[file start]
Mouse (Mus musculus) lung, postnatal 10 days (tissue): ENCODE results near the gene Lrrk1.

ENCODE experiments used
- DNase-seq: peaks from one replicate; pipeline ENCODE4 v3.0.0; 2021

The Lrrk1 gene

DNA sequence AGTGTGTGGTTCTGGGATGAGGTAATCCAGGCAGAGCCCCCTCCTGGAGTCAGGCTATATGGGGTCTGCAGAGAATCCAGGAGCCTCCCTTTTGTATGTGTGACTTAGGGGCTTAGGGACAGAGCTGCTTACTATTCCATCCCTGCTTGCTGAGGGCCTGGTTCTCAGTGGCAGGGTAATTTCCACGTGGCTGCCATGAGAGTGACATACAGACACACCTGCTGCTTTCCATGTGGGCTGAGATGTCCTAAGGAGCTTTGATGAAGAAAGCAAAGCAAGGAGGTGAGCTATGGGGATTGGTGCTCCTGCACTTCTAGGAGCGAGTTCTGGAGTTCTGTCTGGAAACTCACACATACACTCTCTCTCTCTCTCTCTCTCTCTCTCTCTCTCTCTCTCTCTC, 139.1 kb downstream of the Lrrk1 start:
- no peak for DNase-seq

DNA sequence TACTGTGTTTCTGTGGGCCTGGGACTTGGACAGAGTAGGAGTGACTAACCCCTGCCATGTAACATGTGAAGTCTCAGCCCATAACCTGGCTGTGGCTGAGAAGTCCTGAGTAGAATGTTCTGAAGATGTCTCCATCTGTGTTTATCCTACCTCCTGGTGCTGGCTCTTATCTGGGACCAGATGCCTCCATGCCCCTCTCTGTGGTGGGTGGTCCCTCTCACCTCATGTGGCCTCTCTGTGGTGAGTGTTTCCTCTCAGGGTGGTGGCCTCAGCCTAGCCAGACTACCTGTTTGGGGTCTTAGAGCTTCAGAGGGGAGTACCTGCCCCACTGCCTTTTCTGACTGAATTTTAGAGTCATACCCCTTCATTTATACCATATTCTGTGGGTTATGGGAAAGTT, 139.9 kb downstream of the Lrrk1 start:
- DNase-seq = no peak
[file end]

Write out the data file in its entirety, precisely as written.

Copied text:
Mouse (Mus musculus) lung, postnatal 10 days (tissue): ENCODE results near the gene Lrrk1.

ENCODE experiments used
- DNase-seq: peaks from one replicate; pipeline ENCODE4 v3.0.0; 2021

The Lrrk1 gene

DNA sequence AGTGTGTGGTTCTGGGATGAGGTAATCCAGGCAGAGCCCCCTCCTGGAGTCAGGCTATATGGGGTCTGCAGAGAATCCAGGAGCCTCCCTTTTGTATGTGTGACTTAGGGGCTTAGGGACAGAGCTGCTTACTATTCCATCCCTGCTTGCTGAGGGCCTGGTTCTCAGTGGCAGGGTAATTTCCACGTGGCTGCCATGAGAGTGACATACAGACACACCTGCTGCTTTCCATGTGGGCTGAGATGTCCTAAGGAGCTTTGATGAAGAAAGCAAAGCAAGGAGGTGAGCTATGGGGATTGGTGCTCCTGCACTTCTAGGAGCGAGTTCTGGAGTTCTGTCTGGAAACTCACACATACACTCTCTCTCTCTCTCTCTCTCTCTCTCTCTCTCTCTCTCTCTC, 139.1 kb downstream of the Lrrk1 start:
- no peak for DNase-seq

DNA sequence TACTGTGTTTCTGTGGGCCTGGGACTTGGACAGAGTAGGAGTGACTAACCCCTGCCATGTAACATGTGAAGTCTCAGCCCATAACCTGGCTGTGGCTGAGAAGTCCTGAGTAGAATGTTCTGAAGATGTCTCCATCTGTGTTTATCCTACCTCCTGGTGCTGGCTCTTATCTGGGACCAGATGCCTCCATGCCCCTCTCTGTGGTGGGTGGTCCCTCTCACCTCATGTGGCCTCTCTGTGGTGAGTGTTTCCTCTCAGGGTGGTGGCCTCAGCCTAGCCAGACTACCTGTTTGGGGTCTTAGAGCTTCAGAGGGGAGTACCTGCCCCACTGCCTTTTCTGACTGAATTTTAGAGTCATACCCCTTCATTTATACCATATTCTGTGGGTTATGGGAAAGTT, 139.9 kb downstream of the Lrrk1 start:
- DNase-seq = no peak